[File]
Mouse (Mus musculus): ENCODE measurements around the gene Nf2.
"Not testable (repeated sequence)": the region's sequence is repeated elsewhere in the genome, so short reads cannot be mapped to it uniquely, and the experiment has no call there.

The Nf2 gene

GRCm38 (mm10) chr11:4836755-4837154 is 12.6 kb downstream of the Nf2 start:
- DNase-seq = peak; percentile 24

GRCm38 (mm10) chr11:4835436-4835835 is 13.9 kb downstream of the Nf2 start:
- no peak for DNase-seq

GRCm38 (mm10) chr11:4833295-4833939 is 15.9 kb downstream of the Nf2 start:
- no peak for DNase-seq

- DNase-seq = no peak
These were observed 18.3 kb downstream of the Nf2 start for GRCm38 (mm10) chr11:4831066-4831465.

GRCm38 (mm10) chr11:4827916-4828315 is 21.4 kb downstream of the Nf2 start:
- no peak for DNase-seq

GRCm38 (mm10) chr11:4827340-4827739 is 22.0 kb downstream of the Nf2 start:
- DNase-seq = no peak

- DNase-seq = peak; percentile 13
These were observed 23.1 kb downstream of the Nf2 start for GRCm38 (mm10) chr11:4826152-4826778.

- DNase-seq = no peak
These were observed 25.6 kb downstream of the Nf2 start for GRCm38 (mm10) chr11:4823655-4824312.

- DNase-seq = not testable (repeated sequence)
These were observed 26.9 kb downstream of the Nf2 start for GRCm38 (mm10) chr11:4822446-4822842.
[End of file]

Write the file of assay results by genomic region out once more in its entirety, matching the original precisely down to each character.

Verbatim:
Mouse (Mus musculus): ENCODE measurements around the gene Nf2.
"Not testable (repeated sequence)": the region's sequence is repeated elsewhere in the genome, so short reads cannot be mapped to it uniquely, and the experiment has no call there.

The Nf2 gene

GRCm38 (mm10) chr11:4836755-4837154 is 12.6 kb downstream of the Nf2 start:
- DNase-seq = peak; percentile 24

GRCm38 (mm10) chr11:4835436-4835835 is 13.9 kb downstream of the Nf2 start:
- no peak for DNase-seq

GRCm38 (mm10) chr11:4833295-4833939 is 15.9 kb downstream of the Nf2 start:
- no peak for DNase-seq

- DNase-seq = no peak
These were observed 18.3 kb downstream of the Nf2 start for GRCm38 (mm10) chr11:4831066-4831465.

GRCm38 (mm10) chr11:4827916-4828315 is 21.4 kb downstream of the Nf2 start:
- no peak for DNase-seq

GRCm38 (mm10) chr11:4827340-4827739 is 22.0 kb downstream of the Nf2 start:
- DNase-seq = no peak

- DNase-seq = peak; percentile 13
These were observed 23.1 kb downstream of the Nf2 start for GRCm38 (mm10) chr11:4826152-4826778.

- DNase-seq = no peak
These were observed 25.6 kb downstream of the Nf2 start for GRCm38 (mm10) chr11:4823655-4824312.

- DNase-seq = not testable (repeated sequence)
These were observed 26.9 kb downstream of the Nf2 start for GRCm38 (mm10) chr11:4822446-4822842.